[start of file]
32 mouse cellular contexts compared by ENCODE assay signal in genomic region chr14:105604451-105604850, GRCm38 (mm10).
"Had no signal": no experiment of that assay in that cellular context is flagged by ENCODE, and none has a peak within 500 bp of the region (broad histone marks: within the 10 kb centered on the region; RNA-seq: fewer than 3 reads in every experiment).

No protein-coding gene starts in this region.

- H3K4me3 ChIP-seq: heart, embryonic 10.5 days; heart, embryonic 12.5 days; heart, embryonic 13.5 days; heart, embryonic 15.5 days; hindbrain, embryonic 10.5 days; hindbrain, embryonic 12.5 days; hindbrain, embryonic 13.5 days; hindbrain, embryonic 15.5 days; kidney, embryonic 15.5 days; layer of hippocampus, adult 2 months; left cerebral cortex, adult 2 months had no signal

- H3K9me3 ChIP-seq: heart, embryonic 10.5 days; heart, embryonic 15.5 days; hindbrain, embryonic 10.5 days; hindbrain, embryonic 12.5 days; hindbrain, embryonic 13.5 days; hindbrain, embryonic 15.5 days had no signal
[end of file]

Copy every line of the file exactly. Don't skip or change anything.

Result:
32 mouse cellular contexts compared by ENCODE assay signal in genomic region chr14:105604451-105604850, GRCm38 (mm10).
"Had no signal": no experiment of that assay in that cellular context is flagged by ENCODE, and none has a peak within 500 bp of the region (broad histone marks: within the 10 kb centered on the region; RNA-seq: fewer than 3 reads in every experiment).

No protein-coding gene starts in this region.

- H3K4me3 ChIP-seq: heart, embryonic 10.5 days; heart, embryonic 12.5 days; heart, embryonic 13.5 days; heart, embryonic 15.5 days; hindbrain, embryonic 10.5 days; hindbrain, embryonic 12.5 days; hindbrain, embryonic 13.5 days; hindbrain, embryonic 15.5 days; kidney, embryonic 15.5 days; layer of hippocampus, adult 2 months; left cerebral cortex, adult 2 months had no signal

- H3K9me3 ChIP-seq: heart, embryonic 10.5 days; heart, embryonic 15.5 days; hindbrain, embryonic 10.5 days; hindbrain, embryonic 12.5 days; hindbrain, embryonic 13.5 days; hindbrain, embryonic 15.5 days had no signal